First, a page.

Final salary pension deficits of the UK's top 100 companies fell by £37bn in 2006 because of increased stock market returns.
Research by consultant and accountant Deloitte reveals the total deficit of final salary pension plans in the FTSE 100 is now £38bn, compared to a total of £75bn at the start of 2006.
It claims the reduction is because pension scheme assets have befitted from double-digit investment growth in share prices, as it points out pension schemes tend to invest around 60% of their assets in the stock market, and over the past year UK shares have increased in value by around 17%.
However Deloitte also admits an increase in the contributions made by employers into their final salary pension schemes over the past few years have also helped reduce deficits, as it states the FTSE 100 companies currently contribute around £15bn a year to defined benefit (DB) pensions.
But despite the reduced deficit level, the company says the next year will see mortality becoming a big issue for employers, as businesses are under increasing pressure from the Pensions Regulator to reconsider their allowance for increasing life expectancy, which could add an extra £20bn to their pension deficits.
As a result of the strong possibility of having to pay out benefits for far longer than originally expected, Deloitte says most final salary pension plans will be looking at two types of investment strategy over 2007.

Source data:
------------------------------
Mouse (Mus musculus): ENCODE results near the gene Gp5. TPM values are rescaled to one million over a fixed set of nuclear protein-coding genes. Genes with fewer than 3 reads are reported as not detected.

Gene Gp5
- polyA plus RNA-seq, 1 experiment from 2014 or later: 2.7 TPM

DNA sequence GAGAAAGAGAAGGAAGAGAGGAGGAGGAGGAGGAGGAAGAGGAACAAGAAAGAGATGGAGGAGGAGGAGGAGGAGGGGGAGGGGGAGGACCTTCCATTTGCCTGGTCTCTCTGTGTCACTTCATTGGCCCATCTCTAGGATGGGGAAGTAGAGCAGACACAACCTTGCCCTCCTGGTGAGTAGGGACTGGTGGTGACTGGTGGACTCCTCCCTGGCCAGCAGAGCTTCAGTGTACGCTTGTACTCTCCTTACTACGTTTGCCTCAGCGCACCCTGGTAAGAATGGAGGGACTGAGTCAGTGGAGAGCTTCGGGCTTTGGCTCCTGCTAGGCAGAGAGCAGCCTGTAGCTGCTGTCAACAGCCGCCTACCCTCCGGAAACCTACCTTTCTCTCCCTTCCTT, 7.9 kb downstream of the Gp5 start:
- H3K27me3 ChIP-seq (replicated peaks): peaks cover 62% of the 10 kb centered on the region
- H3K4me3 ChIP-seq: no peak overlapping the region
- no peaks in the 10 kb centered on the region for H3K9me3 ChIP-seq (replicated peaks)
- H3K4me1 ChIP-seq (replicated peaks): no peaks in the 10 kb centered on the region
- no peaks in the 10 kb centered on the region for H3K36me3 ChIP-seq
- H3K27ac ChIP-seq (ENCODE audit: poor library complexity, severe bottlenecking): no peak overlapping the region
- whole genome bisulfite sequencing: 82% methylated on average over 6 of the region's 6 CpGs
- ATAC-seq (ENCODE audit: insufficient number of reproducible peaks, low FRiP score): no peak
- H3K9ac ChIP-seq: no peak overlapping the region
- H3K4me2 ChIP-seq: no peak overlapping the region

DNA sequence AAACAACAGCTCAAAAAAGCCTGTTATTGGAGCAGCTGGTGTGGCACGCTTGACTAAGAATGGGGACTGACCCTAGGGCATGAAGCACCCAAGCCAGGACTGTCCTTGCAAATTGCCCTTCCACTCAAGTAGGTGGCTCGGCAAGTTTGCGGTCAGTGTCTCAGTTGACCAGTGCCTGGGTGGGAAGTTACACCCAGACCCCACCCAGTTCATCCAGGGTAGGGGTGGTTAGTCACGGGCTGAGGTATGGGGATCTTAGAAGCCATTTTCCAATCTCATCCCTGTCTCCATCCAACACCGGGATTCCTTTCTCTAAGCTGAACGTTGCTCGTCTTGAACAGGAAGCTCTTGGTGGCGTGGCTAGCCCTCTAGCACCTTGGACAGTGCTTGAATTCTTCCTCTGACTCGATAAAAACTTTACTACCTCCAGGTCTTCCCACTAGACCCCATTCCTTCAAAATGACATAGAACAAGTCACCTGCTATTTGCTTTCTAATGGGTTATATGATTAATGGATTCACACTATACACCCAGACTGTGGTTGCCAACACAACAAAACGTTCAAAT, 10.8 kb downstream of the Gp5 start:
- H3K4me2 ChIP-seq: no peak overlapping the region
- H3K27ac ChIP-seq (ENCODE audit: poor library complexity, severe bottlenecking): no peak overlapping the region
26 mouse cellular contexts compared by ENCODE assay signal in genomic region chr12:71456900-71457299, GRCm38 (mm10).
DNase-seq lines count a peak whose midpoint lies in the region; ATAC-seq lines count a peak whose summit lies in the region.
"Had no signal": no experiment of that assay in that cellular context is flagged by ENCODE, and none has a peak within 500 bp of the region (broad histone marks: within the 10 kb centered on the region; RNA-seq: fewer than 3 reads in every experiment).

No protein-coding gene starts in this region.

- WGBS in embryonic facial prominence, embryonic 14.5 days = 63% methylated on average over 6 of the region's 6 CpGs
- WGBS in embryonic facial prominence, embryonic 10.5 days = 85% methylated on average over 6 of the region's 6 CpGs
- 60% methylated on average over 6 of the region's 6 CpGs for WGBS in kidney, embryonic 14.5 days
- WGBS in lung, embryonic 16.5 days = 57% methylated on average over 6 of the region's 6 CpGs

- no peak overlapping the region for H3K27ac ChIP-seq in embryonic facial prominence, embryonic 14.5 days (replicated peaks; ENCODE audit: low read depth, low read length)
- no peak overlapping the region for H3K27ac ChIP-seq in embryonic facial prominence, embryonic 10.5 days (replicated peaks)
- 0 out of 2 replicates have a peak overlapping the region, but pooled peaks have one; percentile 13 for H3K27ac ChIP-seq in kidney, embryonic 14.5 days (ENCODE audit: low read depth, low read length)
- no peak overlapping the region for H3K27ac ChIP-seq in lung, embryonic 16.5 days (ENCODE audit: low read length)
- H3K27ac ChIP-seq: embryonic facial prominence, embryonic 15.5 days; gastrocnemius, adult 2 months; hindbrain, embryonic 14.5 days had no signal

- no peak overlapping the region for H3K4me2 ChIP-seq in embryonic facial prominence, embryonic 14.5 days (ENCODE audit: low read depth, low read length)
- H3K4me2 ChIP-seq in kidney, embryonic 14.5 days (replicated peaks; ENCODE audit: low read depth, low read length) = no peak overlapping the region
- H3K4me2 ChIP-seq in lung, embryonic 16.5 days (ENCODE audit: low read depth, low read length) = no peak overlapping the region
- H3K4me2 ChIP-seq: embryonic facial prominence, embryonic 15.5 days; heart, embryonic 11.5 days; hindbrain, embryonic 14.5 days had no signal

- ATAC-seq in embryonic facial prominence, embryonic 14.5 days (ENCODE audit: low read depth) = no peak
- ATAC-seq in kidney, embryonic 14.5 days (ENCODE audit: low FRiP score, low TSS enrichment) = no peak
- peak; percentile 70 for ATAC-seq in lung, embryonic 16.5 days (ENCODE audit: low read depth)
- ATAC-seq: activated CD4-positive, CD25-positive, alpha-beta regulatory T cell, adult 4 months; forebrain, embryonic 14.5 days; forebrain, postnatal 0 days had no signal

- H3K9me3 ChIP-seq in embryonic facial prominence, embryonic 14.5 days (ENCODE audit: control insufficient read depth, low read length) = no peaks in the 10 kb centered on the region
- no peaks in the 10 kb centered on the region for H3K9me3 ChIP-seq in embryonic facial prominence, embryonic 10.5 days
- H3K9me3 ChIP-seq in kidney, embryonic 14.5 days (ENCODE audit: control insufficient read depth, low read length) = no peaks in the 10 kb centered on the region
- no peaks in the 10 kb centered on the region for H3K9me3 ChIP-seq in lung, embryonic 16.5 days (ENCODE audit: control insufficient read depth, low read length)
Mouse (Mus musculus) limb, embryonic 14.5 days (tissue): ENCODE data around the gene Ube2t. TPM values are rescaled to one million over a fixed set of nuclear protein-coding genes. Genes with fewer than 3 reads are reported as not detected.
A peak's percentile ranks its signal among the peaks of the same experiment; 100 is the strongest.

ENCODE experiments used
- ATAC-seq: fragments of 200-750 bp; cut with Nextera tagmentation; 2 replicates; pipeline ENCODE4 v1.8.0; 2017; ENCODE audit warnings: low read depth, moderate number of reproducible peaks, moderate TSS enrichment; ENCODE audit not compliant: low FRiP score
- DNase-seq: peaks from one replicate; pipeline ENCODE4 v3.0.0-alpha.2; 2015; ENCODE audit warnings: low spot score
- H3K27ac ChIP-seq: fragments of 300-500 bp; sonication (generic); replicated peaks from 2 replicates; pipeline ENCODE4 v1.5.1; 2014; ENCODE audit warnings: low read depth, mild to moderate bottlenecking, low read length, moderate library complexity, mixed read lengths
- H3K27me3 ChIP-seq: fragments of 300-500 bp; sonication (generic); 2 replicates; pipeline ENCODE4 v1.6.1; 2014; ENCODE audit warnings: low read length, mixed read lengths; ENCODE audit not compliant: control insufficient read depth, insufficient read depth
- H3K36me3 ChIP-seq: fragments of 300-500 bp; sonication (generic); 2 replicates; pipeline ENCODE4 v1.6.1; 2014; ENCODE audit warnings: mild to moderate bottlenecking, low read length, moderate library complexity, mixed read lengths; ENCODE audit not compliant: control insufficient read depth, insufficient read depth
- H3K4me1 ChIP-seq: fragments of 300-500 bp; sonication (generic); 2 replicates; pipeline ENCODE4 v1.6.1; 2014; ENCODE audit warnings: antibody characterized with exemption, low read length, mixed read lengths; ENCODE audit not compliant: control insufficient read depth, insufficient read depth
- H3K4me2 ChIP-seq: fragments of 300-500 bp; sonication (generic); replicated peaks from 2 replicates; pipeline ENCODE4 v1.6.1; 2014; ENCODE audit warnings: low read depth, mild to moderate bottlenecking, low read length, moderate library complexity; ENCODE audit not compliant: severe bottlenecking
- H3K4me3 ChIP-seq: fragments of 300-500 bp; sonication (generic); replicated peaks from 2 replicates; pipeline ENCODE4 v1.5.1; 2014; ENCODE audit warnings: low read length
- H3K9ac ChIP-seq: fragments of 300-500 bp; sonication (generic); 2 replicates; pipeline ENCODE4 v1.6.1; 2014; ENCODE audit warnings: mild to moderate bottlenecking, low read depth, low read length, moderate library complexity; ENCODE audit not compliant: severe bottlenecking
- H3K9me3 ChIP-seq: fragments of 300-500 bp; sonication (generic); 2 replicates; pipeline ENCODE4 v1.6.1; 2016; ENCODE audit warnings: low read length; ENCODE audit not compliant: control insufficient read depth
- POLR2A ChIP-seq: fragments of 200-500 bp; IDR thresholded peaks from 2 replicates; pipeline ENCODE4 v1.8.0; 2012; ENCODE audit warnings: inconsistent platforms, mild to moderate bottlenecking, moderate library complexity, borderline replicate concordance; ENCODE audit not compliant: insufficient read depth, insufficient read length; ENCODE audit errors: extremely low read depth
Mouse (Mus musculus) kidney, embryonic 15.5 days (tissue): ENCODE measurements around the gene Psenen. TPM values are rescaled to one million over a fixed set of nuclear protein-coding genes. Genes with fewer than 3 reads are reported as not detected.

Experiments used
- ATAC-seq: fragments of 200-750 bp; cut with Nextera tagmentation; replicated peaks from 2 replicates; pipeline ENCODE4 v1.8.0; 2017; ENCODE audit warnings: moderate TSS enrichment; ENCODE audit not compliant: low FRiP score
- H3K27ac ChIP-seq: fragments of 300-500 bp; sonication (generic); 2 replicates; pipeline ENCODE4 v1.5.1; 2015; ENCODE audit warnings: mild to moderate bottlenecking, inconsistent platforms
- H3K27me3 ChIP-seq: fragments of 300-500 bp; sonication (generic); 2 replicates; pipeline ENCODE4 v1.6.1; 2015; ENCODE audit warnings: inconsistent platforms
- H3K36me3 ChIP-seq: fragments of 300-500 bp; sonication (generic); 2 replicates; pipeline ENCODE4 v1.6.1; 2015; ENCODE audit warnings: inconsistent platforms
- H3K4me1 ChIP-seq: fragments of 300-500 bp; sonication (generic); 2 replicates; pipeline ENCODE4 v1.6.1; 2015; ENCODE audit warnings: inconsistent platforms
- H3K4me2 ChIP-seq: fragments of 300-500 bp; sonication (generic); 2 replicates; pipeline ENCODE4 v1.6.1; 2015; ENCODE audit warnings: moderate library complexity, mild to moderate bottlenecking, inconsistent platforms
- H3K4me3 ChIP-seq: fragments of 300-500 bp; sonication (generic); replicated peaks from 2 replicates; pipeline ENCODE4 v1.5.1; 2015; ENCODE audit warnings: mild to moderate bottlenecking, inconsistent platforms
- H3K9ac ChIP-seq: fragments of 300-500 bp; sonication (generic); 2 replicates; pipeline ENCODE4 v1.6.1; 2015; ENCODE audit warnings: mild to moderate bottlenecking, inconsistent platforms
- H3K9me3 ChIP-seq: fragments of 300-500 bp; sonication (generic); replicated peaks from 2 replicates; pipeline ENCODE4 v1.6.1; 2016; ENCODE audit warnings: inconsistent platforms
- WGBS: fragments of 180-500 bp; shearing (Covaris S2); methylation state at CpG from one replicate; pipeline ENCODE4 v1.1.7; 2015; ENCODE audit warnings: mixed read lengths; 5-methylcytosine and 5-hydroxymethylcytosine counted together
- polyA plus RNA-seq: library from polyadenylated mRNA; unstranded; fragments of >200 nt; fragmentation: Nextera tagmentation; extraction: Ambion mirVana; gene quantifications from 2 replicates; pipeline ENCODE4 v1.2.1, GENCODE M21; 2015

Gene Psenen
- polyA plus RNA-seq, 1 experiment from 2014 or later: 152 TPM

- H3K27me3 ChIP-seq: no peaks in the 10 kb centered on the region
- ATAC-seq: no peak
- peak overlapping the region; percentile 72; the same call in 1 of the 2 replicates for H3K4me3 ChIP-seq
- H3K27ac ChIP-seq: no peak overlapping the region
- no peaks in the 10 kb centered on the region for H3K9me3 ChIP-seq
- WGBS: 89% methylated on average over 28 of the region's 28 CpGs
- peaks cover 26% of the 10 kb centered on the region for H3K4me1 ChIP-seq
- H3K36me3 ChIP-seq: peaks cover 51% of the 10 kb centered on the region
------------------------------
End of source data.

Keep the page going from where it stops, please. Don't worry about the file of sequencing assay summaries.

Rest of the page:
It says schemes could be considering Liability Driven Investment (LDI), where the assets are specifically matched to the liabilities, as although this would remove the future possibility of any equity out-performance it would also reduce the risk of possible stock market crashes.
Alternatively Deloitte says the other route an increasing number of pension schemes are taking is to look at investing more in equities and other return-seeking asset classes to try and meet their liabilities through higher risk investments.
David Robbins, pensions partner at Deloitte, says the company expects to see a move to equities and emerging asset classes over 2007.
He adds: “LDI has been the buzzword for 2006 and involves stabilising the investment risk by matching assets to the liabilities. However a number of large pension schemes have recently made a move to private equity and hedge fund investments as they seek higher reward for the risks they are taking.”
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